(Bloomberg) Thomas P. Flanagan, a former Deloitte & Touche LLP partner, was given 21 months in prison for trading on insider information about the accounting firm’s clients, including Best Buy Co. and Walgreen Co.
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Flanagan, who pleaded guilty to a single count of securities fraud in August, was also sentenced last Friday to one year of supervised release and fined $100,000 by U.S. District Judge Robert M. Dow in Chicago. Flanagan left Deloitte in 2008, ending an association with the New York-based firm and its predecessors that lasted more than three decades.
“It was stupid, it was arrogant and it was wrong. It was so wrong,” Flanagan—who turned 65 Friday—told Dow before he was sentenced. The ex-certified public accountant said he deeply regretted what he had done.
Flanagan served as an advisory partner and liaison between the audit-management teams of Walgreen, Best Buy and Sears Holdings Corp. and the firm’s auditors, according to the original charging papers filed in July.
His job gave him access to non-public information involving those companies and the technology firm formerly known as Motorola Inc., including quarterly earnings results and potential acquisition targets, according to a plea agreement he signed in August.
From December 2006 to May 2008, Flanagan traded on the information to reap illegal profits of at least $420,000 for himself, using accounts he owned or controlled including some in the names of family members, according to the agreement. He also passed on information that allowed a relative to make $58,000, according to the document.
Securities fraud carries a maximum punishment of 20 years in prison. Flanagan’s plea agreement called for a term of three to four years in prison, and prosecutors sought at least 37 months.
Benches on one side of the courtroom gallery Friday were filled with members of Flanagan’s family—including his wife of 43 years, Betsy, and sons Patrick, 42, Michael, 40, and Brien, 37—as well as friends and neighbors.
Citing Flanagan’s plea and devotion to family and community, defense attorney Joel Levin asked Dow to impose a sentence of six months’ incarceration and 1,000 hours of community service.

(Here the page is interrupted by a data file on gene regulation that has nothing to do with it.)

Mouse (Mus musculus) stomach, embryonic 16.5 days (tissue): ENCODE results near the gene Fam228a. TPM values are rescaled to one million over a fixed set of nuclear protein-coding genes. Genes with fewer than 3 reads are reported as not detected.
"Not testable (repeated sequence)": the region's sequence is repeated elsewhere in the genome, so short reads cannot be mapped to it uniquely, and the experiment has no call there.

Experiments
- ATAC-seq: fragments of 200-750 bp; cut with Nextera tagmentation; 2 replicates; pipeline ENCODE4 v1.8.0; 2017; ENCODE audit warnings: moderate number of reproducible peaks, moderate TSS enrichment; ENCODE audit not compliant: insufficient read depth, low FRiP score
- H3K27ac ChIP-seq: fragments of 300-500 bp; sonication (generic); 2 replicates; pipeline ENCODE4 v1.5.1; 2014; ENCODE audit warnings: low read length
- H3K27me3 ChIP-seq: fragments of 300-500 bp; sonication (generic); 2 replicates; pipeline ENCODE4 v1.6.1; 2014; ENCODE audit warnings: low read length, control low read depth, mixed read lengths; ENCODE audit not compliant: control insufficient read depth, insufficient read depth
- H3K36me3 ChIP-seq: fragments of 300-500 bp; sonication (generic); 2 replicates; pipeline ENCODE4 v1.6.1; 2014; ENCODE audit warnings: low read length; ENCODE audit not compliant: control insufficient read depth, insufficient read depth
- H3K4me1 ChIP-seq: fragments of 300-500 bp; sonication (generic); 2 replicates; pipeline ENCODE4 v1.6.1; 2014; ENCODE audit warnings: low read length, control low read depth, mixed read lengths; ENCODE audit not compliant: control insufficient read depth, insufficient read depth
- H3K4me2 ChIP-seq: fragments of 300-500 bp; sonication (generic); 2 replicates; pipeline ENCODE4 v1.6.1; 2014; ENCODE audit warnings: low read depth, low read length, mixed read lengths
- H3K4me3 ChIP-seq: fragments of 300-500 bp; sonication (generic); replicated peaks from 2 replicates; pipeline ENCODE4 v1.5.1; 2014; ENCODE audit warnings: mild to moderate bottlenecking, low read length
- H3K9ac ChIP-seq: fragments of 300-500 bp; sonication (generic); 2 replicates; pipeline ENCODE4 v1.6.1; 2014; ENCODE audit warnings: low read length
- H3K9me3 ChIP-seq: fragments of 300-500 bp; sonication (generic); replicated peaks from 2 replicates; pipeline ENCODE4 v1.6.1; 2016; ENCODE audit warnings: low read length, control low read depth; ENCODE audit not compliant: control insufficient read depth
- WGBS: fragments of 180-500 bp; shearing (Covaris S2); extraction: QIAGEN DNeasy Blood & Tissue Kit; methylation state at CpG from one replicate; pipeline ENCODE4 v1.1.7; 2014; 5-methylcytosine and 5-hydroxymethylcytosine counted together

“Mr. Flanagan’s insider trading represents an aberration from an otherwise exemplary life of devotion to family, church, community and charitable endeavors,” Levin said in an Oct. 19 brief. “In the four years since he resigned from Deloitte and while awaiting the outcome of the pending criminal investigation, he has done everything within his power to make amends for his illegal conduct.”
Levin told Dow his client was a decent man who had already sustained the loss of his professional license and paid $15 million to settle civil lawsuits filed against him by Deloitte and by the U.S. Securities and Exchange Commission.
Acknowledging the court’s need to impose a sentence that could deter others from committing similar crimes, Levin said six months’ imprisonment wasn’t an insignificant amount of time given his client’s age and wouldn’t be out of line with other insider trading sentences.
He specifically cited the two-year term imposed Oct. 24 upon Rajat Gupta, the former Goldman Sachs Group Inc. director who leaked stock tips to Galleon Group LLC co-founder Raj Rajaratnam.
Unlike his client, Levin said, Gupta maintained his innocence and forced the government to prove his guilt at a trial.
“There’s no escaping what I did,” Flanagan told the judge, calling his crime “a scarlet letter.”
Prosecutors said Flanagan’s personal history didn’t outweigh the severity of his crime and argued for a punishment that would promote deterrence.
“As in most insider-trading cases, it was not a crime of need or passion,” the U.S. said in a filing. “It was a crime based on greed and an arrogant belief that defendant would not be caught.”
Assistant U.S. Attorney Jason Yonan returned to that theme Friday in court, addressing the question of why Flanagan would commit such an act.
“He had an arrogant belief that he would get away with it,” Yonan said.
The prosecutor said Flanagan had committed a serious crime that feeds a public perception that the investment world lacks what he called “a level playing field,” necessitating a punishment that will discourage others.
“He needs to be held accountable,” Yonan said. “Fining a millionaire millions of dollars is not general deterrence.”
Dow agreed, noting that Flanagan didn’t need the money generated by the unlawful options trading, which he said was a tiny fraction of his net worth.
“The only explanation I can come up with is hubris,” the judge said.
Flanagan, his wife and his attorney each declined to comment after the proceeding.
Flanagan must report to prison on Jan. 15. His lawyer asked Dow to recommend to the federal Bureau of Prisons that Flanagan be incarcerated at its minimum security facility in Yankton, South Dakota.
“Deloitte unequivocally condemns Mr. Flanagan’s actions,” Jonathan Gandal, a spokesman for the firm, said Friday in an e-mailed statement, reiterating comments made after the ex- partner entered his guilty plea in August.
“Mr. Flanagan concealed from Deloitte his trades in the securities of our clients, lied about his compliance with our independence policies and otherwise circumvented our system for reporting and tracking investments,” Gandal said.
Flanagan and his son Patrick agreed in 2010 to pay more than $1.1 million to settle related insider-trading claims brought by the U.S. Securities and Exchange Commission.
The case is U.S. v. Flanagan, 12-cr-00510, U.S. District Court, Northern District of Illinois (Chicago).